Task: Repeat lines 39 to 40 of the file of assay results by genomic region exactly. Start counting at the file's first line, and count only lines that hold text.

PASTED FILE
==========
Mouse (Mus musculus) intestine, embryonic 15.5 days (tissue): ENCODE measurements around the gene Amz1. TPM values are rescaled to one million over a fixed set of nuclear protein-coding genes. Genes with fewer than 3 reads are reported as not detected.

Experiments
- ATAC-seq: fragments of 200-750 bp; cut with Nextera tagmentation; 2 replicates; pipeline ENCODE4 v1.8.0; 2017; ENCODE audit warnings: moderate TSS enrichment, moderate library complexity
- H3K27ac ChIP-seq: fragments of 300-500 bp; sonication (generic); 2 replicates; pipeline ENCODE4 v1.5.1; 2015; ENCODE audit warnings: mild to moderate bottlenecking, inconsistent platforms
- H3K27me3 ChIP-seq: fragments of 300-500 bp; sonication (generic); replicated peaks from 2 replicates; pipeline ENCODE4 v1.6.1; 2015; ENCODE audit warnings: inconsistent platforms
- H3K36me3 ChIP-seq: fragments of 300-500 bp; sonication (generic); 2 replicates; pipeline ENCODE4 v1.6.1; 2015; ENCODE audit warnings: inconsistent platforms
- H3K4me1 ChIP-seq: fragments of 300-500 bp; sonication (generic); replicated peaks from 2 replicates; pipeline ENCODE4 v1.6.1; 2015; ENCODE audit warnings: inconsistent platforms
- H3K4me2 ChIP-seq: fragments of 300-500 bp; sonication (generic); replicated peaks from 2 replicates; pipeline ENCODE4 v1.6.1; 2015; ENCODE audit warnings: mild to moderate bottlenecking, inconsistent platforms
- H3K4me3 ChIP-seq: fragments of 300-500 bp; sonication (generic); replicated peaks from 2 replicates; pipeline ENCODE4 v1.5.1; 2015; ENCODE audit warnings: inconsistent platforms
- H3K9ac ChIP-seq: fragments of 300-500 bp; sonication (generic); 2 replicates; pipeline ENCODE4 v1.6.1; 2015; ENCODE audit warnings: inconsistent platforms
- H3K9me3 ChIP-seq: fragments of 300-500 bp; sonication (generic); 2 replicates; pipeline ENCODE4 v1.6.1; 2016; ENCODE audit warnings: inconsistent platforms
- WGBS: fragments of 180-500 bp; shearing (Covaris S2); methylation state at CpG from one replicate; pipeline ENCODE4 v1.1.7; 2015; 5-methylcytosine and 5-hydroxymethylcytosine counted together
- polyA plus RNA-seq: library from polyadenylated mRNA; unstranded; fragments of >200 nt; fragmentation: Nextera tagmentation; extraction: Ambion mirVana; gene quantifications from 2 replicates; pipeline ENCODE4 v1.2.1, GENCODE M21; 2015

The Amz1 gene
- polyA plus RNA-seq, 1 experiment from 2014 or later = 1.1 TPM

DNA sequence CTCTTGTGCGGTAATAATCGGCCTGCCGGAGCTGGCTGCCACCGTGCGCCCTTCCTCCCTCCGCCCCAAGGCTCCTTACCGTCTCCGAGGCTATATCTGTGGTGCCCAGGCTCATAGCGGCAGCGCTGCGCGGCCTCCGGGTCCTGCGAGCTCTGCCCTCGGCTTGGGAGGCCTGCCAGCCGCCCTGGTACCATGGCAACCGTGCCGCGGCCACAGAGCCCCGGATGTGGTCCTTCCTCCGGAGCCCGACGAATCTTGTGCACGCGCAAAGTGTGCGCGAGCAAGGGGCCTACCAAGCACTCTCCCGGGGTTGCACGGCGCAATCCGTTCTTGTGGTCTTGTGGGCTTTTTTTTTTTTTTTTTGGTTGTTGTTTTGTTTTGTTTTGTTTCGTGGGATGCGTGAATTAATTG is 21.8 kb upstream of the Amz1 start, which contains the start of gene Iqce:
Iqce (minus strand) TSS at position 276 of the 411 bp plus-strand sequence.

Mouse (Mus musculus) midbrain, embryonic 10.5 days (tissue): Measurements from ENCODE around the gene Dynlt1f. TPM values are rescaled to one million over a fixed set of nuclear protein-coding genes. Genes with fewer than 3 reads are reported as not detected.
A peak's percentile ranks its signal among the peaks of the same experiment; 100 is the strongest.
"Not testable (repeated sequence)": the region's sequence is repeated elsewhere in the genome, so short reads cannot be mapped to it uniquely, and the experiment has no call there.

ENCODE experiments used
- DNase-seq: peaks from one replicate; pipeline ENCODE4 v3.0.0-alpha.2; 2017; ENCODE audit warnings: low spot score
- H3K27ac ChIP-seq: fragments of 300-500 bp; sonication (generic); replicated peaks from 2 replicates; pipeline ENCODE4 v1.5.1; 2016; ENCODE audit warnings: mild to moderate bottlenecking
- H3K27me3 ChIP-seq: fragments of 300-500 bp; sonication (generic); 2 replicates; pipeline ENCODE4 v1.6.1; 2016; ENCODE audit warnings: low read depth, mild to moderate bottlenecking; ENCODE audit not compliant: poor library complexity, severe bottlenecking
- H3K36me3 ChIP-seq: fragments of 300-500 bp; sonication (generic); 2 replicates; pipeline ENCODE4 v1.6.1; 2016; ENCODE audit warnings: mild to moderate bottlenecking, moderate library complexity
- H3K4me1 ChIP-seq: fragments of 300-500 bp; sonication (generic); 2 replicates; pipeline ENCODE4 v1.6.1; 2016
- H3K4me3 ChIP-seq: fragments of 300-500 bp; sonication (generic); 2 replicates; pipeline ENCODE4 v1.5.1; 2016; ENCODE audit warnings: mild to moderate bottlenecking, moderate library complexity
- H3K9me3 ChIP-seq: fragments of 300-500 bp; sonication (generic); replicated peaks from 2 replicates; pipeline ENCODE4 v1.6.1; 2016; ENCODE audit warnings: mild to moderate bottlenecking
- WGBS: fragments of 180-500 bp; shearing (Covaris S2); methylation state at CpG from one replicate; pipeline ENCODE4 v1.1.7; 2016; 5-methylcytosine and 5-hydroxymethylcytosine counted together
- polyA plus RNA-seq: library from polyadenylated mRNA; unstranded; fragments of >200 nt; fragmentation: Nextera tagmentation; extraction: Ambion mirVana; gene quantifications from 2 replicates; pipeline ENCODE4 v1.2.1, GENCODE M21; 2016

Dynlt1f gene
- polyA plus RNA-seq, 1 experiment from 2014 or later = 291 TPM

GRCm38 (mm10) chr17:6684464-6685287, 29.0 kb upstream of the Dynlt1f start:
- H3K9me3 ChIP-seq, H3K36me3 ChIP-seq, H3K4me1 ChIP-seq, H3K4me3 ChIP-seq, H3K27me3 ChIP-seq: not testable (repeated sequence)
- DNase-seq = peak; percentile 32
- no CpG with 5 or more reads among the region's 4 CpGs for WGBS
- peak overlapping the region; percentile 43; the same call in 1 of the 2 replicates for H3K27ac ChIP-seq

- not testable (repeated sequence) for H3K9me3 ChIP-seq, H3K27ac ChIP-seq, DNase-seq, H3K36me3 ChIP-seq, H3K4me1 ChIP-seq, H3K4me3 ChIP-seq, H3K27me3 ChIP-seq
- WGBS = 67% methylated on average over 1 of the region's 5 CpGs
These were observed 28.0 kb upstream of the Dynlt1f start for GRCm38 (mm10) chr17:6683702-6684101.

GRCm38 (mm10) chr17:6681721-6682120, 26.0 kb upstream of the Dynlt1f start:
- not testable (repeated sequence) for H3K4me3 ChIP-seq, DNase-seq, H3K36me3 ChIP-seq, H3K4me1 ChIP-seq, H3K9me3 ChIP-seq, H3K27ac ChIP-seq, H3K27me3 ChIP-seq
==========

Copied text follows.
- WGBS = 67% methylated on average over 1 of the region's 5 CpGs
These were observed 28.0 kb upstream of the Dynlt1f start for GRCm38 (mm10) chr17:6683702-6684101.